It’s International Women’s Day and to celebrate, we caught up with Josie Dale-Jones from ThisEgg, whose production, dressed. plays at Shoreditch Town Hall from Tuesday 26 March – Friday 5 April. We asked her to tell us about the relationships between the women in the company and how these have impacted dressed.
How do you feel the friendship shown onstage in dressed. reflects real life?
We are four friends in real life and four friends at work. I don’t think that the friendship in the rehearsal room could ever stray too far from that.
Since leaving school, the four of us had been on solo journeys, one woman missions on our own paths. We wanted to show our support for each other, so the show was a “COME ON, YOU GOT THIS” and a “LOOK AT MY FRIEND! THAT’S MY FRIEND!!” Which is what a lot of us spend most our lives doing for our friends anyway!
We also just laughed a lot, and that joy definitely made its way onto the stage.
At the same time though, on stage, we maybe, somewhere, perhaps, possibly, reluctantly needed to add conflict. We needed to find ways of letting the audience into a relationship we understand on a simple level and then, because dressed. is a show with its own messiness, we needed to complicate that. It was important to us that we reflected the harder sides of friendship and trauma too. How far do we test the strength of our friendships in difficult times?
Michelle Obama talks about female friendships being based on small kindnesses swapped back and forth over and over again. We don’t always need to ask for their support, it’s already there; there is something instinctual about women and their friendships. When making dressed. we definitely used our friendships to lead the way we put the material together. This was often formed by a feeling of what someone else on stage might need following a particular moment (being carried or shaking something off through a dance). That is open to change every night.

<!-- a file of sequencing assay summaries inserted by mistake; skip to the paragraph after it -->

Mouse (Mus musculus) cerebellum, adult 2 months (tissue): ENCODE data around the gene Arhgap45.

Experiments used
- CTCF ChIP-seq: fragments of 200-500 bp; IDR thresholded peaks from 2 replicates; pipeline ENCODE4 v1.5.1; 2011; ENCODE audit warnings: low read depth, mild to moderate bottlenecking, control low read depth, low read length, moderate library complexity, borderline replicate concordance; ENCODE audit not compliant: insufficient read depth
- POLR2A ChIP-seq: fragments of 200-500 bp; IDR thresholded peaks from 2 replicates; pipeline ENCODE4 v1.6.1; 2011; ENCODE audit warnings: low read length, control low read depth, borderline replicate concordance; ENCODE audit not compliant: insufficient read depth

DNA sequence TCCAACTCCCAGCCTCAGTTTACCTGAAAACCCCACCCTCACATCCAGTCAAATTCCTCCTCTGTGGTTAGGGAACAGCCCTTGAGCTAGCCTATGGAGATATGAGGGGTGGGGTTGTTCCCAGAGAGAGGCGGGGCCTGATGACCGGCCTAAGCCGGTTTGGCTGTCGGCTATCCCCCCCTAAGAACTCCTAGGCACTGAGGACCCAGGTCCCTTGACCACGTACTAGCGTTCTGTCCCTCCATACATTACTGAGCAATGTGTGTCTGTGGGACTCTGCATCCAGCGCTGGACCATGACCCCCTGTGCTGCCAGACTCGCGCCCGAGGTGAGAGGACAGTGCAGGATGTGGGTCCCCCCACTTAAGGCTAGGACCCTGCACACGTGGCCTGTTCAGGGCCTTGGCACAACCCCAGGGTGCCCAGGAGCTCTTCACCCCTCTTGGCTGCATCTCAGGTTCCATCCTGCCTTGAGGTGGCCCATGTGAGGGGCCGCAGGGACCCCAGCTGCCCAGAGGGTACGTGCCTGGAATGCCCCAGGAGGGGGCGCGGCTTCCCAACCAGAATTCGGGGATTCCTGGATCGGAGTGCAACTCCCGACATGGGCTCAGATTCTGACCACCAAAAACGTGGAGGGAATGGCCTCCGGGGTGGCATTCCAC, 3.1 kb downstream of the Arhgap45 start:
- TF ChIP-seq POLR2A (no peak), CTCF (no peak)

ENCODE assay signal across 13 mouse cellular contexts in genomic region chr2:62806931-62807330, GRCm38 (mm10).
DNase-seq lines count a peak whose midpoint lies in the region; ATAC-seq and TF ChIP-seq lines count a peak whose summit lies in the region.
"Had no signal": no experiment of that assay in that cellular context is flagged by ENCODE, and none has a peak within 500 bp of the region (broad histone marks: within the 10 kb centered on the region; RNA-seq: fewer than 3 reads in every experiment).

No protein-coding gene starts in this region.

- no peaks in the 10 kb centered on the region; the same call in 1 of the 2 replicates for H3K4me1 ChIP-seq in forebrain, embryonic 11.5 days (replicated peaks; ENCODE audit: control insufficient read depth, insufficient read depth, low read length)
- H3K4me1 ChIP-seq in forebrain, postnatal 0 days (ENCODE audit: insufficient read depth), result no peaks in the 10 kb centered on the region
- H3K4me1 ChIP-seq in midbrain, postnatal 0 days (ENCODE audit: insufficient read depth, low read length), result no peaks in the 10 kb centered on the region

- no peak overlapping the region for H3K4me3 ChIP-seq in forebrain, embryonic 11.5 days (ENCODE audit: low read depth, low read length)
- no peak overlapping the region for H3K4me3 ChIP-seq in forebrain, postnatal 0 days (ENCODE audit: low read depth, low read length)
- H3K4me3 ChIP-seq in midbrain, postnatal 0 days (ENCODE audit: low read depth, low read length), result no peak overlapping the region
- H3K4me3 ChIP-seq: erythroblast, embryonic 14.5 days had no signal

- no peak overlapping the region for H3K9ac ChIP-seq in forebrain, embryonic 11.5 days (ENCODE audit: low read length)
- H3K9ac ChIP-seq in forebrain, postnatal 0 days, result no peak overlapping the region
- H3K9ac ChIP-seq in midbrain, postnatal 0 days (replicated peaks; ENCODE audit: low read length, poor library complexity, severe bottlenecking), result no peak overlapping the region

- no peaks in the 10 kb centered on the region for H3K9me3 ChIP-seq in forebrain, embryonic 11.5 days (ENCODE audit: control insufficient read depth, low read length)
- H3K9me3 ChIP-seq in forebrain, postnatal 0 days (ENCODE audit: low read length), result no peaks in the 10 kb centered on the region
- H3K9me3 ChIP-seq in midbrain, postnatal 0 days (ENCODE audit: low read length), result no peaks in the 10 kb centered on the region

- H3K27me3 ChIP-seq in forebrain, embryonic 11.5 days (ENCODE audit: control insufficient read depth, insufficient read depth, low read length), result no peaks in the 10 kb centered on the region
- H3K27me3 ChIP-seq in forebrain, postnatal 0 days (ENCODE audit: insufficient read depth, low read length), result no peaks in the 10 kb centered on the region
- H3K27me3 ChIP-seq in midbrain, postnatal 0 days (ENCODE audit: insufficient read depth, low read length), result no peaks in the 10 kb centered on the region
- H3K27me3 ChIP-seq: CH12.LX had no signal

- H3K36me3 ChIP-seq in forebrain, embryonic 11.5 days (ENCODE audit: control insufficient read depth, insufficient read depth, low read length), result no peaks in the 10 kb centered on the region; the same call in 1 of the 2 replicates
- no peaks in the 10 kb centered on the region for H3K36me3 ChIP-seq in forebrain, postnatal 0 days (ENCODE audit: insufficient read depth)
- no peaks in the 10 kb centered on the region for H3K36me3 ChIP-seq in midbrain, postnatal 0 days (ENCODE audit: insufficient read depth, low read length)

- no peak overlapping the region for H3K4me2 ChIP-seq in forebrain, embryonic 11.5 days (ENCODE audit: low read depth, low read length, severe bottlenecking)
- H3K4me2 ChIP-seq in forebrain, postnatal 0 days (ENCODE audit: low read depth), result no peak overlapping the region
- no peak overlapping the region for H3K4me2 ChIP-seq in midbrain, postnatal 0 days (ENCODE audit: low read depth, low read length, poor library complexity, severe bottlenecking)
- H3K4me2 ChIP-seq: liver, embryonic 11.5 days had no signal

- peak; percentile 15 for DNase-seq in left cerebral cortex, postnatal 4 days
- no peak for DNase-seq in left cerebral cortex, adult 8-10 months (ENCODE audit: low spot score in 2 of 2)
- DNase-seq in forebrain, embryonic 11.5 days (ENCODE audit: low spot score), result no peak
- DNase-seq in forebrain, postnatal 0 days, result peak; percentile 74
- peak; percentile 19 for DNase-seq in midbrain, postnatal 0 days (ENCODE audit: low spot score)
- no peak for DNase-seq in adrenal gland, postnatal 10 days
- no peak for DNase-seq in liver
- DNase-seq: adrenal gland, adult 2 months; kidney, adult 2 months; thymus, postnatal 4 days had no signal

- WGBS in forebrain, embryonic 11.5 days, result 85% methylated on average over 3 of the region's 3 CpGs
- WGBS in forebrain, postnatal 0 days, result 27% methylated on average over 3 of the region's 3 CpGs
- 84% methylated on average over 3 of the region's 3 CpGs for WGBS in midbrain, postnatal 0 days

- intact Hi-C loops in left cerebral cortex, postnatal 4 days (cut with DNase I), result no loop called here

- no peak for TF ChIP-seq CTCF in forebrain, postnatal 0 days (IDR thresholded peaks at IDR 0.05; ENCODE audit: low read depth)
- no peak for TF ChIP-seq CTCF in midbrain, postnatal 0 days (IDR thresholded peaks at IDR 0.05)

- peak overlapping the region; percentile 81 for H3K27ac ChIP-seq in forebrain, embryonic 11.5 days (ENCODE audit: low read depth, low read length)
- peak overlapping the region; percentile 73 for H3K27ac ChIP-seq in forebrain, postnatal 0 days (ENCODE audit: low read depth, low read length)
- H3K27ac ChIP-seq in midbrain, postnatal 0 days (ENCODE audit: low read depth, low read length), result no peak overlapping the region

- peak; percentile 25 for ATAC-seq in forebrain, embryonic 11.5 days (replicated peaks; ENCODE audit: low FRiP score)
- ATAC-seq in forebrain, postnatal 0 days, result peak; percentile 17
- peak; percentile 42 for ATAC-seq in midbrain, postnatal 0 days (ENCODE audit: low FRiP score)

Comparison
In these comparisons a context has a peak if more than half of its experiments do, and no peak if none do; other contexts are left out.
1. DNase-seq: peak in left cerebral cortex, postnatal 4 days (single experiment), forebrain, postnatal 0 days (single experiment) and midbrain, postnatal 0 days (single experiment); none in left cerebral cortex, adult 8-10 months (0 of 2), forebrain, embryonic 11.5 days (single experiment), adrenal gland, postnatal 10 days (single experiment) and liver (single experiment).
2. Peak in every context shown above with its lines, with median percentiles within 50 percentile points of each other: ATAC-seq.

When Lydia had first come home in 2012, she had made 4 costumes. A clown, a warrior, a showgirl and a mute/dark/bondagey woman (we’ve never found a way to describe her!). These were the different types of women Lydia had found herself trying to be. The four of us quite clearly fit into the roles so, in rehearsals, we started playing with them as characters. In the show they have become an interpretation of female performance and what we expect of women.
How long can the mute stay quiet and hold onto the darkness alone? How long can the showgirl keep up her facade? How long can the clown keep it light, and the warrior keep up the fight?
In a way, the making of the show and every performance is a real life act of friendship in itself. It’s based on a true story, Lydia’s life, and though we have all been there in different ways over the years, she’s had to deal with a lot on her own. Somewhere along the way she lost control over how her life was being put into the world again. We made this show to reclaim that, and somewhere in doing so we take on a group ownership of what has happened.
What is your favourite memory of working with the other ThisEgg women on this piece?
Making a show with three of my best friends, watching them make, think, challenge and care in the ways they do was super inspiring. I guess working together you witness that in a different way, or become more aware of it at least. Without sounding too sentimental, it’s the ongoing strength of these women that the show is a constant reminder of.
Where did the idea of #bringyourbestie come from?
In Edinburgh people often said they wished they’d come with a particular person, so we thought we’d start #bringyourbestie as a way of encouraging that. Also, who wouldn’t want to go to the theatre with their best friend, and who wouldn’t want to perform to a room full of people who love the person sat next to them!
dressed. by ThisEgg comes to Shoreditch Town Hall from Tuesday 26 March – Friday 5 April. Grab your tickets here – and don’t forget to #bringyourbestie!